Senate tax panel seeks to streamline remote sales tax compliance

June 14, 2022

Senate Finance Chairman Ron Wyden (D-Ore.) said on June 14th that he is working on legislation that will help simplify the rules regarding remote sale taxes.

“I am very interested in working…to find some common ground…to simplify this. To make sure these transactions…don’t take such a toll on small businesses across America… We’re all going to have to dig in and try to find some way to actually get this simplification in place,” Wyden said.

He also suggested that he would be working on such legislation “in the days ahead” and that the bill would be on a “bipartisan basis.”

The Chairman’s comments came during a committee hearing on the impact of the South Dakota v. Wayfair Supreme Court decision on small businesses and remote sales. In 2018, the Hight Court upheld that out-of-state sellers (aka: remote sellers) are required to collect and remit sales taxes on goods and services.

Since that decision, many small business owners have been left to their own devices in figuring the amount of tax to pay and who should receive it, according to today’s witnesses.

“The current conditions make it excessively complicated and adds major costs and administrative burden as well as fear that we’re not doing something correctly. I know of businesses that have had to close because the administrative complexities and costs were just too much for some business owners,” said Michelle Huie, founder of VIM & VIGR Compression Legwear, who testified before the panel.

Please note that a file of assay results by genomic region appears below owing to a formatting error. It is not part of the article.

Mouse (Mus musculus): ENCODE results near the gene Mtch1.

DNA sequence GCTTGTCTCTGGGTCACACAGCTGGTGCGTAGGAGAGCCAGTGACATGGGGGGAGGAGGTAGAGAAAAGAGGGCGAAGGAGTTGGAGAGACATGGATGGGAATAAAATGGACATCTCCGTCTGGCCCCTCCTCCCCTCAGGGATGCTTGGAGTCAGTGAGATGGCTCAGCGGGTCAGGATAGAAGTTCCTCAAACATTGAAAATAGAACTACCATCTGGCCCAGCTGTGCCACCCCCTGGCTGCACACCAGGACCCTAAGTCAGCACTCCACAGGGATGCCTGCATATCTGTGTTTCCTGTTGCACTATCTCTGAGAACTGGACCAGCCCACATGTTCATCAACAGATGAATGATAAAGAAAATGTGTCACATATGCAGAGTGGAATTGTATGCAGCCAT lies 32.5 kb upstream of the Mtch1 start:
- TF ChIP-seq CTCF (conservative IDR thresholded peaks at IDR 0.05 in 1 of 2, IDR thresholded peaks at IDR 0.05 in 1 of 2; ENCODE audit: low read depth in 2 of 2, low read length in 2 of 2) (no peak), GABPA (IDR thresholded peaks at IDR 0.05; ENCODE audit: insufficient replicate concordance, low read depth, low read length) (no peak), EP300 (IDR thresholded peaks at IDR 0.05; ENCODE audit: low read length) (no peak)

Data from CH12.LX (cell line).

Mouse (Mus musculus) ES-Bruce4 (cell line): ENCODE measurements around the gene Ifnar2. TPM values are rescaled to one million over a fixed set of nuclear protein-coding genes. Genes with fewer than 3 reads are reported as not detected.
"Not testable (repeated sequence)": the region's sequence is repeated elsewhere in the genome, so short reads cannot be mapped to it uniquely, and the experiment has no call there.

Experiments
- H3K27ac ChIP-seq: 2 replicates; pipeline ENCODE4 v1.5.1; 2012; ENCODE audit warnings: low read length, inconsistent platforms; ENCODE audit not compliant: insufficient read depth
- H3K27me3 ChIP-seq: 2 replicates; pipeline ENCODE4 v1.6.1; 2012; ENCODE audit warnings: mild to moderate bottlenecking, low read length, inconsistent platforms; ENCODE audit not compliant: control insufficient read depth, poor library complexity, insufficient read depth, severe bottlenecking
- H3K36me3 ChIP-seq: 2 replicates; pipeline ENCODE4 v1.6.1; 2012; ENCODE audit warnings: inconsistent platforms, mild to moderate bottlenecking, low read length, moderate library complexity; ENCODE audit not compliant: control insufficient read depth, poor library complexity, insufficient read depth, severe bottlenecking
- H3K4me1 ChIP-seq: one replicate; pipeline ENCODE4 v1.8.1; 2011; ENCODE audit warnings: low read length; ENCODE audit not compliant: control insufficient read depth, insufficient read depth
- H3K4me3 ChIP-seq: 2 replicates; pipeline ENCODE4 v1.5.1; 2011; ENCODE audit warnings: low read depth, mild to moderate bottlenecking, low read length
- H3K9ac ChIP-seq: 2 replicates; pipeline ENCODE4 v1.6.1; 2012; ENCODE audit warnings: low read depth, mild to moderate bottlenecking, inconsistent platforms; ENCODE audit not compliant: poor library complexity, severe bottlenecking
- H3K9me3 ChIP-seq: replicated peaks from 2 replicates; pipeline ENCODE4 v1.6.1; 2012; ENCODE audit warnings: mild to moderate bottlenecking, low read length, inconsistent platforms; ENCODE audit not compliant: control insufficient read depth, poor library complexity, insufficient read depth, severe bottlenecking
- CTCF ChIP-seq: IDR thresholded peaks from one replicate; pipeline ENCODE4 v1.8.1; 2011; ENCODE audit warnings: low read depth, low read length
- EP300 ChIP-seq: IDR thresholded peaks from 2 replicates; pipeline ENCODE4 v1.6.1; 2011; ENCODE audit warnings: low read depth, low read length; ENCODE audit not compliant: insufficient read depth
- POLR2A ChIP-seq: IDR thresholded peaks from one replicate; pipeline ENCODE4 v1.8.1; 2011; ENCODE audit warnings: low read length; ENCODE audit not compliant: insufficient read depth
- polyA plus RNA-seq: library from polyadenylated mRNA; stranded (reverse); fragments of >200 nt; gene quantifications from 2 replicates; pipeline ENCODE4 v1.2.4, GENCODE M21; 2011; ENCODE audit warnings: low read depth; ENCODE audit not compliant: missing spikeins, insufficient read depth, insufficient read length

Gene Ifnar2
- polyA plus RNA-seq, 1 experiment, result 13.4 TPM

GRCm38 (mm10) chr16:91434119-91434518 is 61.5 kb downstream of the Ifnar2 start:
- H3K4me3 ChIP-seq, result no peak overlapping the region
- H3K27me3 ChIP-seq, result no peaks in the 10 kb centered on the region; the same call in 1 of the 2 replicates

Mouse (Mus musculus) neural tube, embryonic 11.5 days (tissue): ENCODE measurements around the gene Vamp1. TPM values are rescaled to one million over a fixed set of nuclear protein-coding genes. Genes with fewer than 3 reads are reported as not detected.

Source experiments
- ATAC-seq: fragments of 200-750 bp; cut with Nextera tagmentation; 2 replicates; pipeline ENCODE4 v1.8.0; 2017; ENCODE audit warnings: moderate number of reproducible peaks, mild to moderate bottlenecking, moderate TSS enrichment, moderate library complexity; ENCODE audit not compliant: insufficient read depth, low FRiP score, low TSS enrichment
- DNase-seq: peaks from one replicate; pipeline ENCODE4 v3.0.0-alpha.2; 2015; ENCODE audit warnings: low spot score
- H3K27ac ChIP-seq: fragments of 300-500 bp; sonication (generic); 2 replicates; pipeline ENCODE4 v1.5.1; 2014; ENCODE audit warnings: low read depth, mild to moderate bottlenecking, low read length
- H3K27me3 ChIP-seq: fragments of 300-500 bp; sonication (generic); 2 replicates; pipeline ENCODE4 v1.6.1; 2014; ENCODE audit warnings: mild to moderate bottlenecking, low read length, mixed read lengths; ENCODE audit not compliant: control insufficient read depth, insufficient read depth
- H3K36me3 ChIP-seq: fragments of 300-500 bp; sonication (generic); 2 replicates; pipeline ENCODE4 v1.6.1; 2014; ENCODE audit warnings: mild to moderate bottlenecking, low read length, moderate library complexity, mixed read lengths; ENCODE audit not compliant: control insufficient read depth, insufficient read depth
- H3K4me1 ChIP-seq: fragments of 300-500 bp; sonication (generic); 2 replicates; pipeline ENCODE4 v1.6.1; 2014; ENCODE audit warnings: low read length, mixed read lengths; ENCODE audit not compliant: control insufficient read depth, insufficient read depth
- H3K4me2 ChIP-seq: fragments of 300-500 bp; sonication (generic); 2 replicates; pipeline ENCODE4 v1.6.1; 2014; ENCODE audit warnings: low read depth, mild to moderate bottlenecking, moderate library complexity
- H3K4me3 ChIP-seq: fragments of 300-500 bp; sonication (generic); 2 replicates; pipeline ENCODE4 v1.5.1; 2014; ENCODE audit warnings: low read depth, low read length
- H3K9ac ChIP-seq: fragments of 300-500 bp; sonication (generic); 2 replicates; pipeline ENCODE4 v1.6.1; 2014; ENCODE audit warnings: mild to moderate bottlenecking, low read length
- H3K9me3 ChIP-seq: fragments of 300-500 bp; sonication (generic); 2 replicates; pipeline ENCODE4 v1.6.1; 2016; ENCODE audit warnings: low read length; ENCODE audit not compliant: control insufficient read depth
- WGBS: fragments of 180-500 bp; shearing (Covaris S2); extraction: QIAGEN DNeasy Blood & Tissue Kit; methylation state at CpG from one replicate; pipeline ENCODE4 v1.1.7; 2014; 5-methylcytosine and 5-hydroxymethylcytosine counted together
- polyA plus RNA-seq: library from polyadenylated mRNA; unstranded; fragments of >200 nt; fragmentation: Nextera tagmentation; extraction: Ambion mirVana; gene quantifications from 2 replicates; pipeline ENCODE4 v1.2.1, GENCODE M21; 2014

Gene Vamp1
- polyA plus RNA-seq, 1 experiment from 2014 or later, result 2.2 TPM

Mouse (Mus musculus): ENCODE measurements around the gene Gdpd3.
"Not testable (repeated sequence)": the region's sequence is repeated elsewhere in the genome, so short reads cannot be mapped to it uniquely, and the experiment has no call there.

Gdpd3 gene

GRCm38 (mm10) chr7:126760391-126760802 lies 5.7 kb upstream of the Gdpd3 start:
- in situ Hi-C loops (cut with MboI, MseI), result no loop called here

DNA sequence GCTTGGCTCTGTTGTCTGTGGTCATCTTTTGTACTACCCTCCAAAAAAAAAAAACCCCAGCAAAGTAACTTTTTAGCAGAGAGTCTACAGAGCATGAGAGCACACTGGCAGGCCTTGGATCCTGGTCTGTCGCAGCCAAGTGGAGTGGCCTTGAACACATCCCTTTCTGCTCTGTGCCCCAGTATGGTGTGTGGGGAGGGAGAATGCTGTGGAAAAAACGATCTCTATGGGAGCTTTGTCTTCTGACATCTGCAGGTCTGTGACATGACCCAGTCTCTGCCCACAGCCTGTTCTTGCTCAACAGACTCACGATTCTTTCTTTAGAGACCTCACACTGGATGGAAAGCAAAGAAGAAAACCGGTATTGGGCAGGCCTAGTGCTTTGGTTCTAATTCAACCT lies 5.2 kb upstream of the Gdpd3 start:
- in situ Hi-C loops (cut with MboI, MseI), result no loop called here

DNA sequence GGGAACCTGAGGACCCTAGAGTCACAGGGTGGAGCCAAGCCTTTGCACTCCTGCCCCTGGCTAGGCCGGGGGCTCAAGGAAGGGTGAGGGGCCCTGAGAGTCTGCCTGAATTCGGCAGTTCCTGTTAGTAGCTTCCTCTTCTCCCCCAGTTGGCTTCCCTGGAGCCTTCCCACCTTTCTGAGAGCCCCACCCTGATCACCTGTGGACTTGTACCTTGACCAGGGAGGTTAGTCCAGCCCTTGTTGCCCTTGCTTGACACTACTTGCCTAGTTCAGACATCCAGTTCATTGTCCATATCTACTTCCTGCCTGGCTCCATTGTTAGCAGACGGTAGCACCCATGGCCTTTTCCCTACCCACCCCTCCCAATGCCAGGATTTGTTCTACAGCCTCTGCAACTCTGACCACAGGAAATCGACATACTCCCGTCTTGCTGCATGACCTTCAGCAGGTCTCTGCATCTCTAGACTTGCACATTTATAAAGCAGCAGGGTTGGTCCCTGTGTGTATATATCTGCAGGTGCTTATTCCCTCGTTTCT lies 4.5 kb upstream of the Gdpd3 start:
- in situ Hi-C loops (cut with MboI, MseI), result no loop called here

John Hennessey, President & CEO of Littleton Coin Company, Inc., a coin collecting company, also testified before the committee. He said that his company has paid over $500,000 in company funds since 2018 to comply with the taxation requirements imposed by the Wayfair ruling.

Hennessey also offered some legislative steps that could address the problems created by the Wayfair decision. They included:

  • Simplify sales tax rates to one rate per state,
  • Create uniform product classifications that is consistent across all states,
  • Provide protections from states seeking to collect retroactive sales taxes,
  • Provide protections from states seeking other taxes from out-of-state businesses, like state income tax collection,
  • Create an audit regime where a single audit is completed for all states instead of states conducting individual audits,
  • Phase-in sales tax changes over one year.

Committee members seemed open to Hennessey’s suggestions. But it remains unclear if legislation will be introduced this year and passage of such a bill in the current Congress is murky at best.

The legislative agenda is already quite full. Also, lawmakers will soon focus on their re-election bids, which makes the passage of bills a second-tier priority.

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